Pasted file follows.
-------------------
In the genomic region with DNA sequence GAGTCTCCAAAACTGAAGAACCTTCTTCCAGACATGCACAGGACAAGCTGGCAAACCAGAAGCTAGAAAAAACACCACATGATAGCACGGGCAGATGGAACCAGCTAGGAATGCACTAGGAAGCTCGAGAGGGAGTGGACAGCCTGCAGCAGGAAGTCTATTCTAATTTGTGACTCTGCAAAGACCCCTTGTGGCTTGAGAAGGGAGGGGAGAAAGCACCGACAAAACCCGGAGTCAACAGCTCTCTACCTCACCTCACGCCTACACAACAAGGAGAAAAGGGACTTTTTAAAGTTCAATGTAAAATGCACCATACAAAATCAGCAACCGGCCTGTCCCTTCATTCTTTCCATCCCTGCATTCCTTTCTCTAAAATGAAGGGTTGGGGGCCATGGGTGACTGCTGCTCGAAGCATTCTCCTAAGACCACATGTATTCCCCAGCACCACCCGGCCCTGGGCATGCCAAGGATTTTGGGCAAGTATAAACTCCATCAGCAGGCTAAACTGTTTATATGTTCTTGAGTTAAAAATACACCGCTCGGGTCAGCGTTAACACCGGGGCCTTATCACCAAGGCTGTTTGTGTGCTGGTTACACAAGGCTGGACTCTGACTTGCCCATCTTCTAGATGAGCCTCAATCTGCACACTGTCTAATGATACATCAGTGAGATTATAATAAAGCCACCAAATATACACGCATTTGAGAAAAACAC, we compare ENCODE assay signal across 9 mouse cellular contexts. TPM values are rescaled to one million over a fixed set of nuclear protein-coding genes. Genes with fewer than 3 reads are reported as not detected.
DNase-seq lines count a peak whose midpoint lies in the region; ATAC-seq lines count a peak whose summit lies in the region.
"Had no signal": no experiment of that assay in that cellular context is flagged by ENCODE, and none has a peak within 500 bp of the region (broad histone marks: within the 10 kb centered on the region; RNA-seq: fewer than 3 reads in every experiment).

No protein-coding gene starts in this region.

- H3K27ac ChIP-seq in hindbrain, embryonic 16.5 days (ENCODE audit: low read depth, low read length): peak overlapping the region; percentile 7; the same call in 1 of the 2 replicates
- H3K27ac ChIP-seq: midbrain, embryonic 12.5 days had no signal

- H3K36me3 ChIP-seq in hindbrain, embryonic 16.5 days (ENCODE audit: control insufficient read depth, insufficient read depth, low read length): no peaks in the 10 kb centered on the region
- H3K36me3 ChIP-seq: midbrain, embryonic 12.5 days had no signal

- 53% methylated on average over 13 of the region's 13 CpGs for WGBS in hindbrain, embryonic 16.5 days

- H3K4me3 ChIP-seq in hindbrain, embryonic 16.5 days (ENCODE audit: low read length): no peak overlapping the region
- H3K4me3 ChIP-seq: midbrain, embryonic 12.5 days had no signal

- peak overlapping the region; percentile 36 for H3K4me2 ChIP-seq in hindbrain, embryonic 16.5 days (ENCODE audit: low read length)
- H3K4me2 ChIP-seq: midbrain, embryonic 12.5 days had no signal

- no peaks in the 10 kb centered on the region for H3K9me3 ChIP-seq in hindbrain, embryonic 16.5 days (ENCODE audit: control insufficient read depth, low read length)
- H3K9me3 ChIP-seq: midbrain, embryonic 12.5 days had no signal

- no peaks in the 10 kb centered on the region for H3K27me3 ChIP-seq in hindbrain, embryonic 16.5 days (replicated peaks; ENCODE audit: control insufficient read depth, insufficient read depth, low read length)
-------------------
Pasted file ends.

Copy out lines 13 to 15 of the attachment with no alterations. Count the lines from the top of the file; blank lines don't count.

- H3K4me2 ChIP-seq: midbrain, embryonic 12.5 days had no signal

- no peaks in the 10 kb centered on the region for H3K9me3 ChIP-seq in hindbrain, embryonic 16.5 days (ENCODE audit: control insufficient read depth, low read length)
- H3K9me3 ChIP-seq: midbrain, embryonic 12.5 days had no signal